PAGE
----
A man whose religious public address in Whangārei upset some listeners says the police interfered with his right to free speech by asking him to shut up.
During a 20-minute fire-and-brimstone sermon in Cameron St on July 20, ''street preacher'' Grant Edwards hurled denigrating comments at passers-by and people seated nearby. As well as telling them their own and others' life choices would take them straight to hell, he made inflammatory, insulting statements about the deities of other religions.
Edwards listed gay people, unmarried parents and feminists among other "sinners" and said, unless they repented, Islam, Buddhism and Catholic believers were also on their way to hell - ''as fast as a greased bullet ... straight to the lake of fire'', he said.
Before Edwards was asked to stop, some people shouted back to him that he was making ''hate speech''.
This week, Edwards told the Advocate he spoke from a place of love, not hate, and was merely doing his duty to save people.
''It's the Gospel's main message to warn people to repent,'' he said.
He likened not doing so to someone knowing a road had washed out ahead but watching traffic head toward doom without trying to turn them back.
His torrent of words returned several times to the topic of homosexuality. He said God did not make gay babies and people decided to be homosexual. He claimed he was quoting God's word, the Bible.
In April last year, Australian Wallabies rugby player Israel Folau caused a furore when he lashed out on social media about homosexuality. He claimed, as part of his Christian beliefs, God's plan for gay people is hell. Folau also tweeted that hell awaits drunks, fornicators, adulterers, homosexuals, liars, thieves, atheists and idolaters.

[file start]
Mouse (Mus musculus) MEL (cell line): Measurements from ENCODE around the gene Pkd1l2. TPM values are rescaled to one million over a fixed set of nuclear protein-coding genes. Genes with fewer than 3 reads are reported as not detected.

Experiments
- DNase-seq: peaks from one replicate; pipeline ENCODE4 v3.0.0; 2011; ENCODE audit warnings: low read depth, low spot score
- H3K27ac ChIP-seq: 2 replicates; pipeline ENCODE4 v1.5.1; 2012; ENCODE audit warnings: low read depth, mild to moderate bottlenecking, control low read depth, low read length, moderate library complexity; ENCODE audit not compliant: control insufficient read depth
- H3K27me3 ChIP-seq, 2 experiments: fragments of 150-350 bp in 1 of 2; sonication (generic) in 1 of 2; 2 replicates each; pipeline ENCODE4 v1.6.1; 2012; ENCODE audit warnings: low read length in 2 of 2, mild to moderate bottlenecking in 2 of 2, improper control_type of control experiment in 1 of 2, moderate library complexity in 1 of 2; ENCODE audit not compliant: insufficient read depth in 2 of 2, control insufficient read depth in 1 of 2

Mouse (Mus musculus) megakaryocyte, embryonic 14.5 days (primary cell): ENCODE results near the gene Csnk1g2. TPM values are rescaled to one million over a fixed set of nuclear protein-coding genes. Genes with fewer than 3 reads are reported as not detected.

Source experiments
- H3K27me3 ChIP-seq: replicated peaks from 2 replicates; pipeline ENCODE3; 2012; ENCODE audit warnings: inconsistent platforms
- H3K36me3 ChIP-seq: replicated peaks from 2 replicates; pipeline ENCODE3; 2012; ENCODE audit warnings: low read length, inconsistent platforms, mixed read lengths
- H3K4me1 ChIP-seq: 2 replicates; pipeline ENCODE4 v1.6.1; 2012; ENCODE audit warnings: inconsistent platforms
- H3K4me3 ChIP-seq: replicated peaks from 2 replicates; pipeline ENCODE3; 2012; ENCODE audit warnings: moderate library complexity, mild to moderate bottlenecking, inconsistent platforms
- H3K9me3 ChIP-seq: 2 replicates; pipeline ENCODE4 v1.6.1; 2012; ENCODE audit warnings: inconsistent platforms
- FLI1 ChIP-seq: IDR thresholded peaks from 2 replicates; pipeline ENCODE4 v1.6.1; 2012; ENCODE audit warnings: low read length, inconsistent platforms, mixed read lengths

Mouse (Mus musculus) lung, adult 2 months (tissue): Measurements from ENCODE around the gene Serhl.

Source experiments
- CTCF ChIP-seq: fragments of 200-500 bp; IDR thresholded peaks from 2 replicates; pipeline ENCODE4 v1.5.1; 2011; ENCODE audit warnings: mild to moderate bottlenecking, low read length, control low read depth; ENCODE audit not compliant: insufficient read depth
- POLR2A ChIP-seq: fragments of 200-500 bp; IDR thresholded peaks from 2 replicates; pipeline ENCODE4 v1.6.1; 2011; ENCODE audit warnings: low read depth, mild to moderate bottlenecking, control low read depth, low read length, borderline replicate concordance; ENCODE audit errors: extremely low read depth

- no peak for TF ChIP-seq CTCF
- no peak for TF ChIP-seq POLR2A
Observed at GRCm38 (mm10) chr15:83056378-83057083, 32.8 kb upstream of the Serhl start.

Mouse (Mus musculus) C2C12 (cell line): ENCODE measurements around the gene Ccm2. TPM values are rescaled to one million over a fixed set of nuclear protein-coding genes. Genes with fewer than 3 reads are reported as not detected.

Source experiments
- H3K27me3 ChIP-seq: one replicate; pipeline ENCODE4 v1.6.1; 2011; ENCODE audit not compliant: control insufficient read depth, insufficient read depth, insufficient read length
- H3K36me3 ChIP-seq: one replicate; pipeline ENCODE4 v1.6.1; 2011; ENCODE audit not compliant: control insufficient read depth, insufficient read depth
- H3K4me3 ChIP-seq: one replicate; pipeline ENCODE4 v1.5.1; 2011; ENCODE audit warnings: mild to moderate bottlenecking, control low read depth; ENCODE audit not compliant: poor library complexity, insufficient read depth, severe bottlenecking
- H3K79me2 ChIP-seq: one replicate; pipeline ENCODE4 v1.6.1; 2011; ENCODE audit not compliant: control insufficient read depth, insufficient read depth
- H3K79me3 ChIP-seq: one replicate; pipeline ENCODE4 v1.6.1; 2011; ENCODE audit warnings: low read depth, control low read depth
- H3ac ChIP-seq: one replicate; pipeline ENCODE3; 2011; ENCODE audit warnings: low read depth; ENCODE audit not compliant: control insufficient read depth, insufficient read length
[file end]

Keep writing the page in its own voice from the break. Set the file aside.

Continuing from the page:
The sports star's rant was widely termed ''hate speech'', and raised concerns it could incite vulnerable adolescents to suicide. It ultimately cost Folau his multi-million dollar contract with Rugby Australia, which he is now taking to court.
Edwards has threatened to take the Attorney-General 's office to court over the police shutting down his right to free speech. He is seen in his video telling a police officer he will ''see him in court''.
When told by the officer he had offended people, Edwards replied, "Offending is part of free speech''.
He told the Advocate he was ''still thinking about'' taking the legal action.
A senior Whangārei police officer confirmed members of the public and CBD security staff had raised concerns about ''a man's alleged disorderly behaviour''.
Senior Sergeant Christian Stainton said people were entitled to go about their business uninterrupted and had the right to feel safe while doing so.
Police had sought legal advice after the incident and were well equipped to deal with any future incidents of that nature, Stainton said.
A well-prepared Edwards filmed his entire address, including people's reactions and the approaches by City Safe staff and police.
In an introduction to footage later posted on social media, he admitted his sermon had been much more vehement than usual. It was intentionally ''severe and harsh, but it's the Bible,'' he said on the video.
During his public tirade, he held up a copy of the New Zealand Bill of Rights which ensures the right of free speech.
The Free Speech Coalition has also weighed into the matter.
''Preachers have the right to share views in public squares, as they have done for thousands of years," spokeswoman Rachel Poulain said.
Referring to Whangārei District Council (WDC) requiring people to have a permit to distribute pamphlets or other material, the Free Speech Coalition said the use of bylaws ''to prohibit Edwards from pamphleteering sends a dark message to religious New Zealanders''.
The screening of proposed material for ''objectionable'' content amounted to censorship, Poulain said.
But pamphlets didn't feature in Edwards' address.
WDC spokeswoman Ann Midson said he had not applied for a pamphlet permit, and there was no requirement for a licence or permit to preach in the mall.
A pamphleteering permit provided a measure of control over street litter, ''but we also do look over material to ensure it does not breach any central government legislation,'' she said.
''We want the mall and centre of town to be safe, friendly, vibrant – a public space with entertaining or interesting activities. We also have an obligation to keep people in it safe, and that does not only mean physically safe.''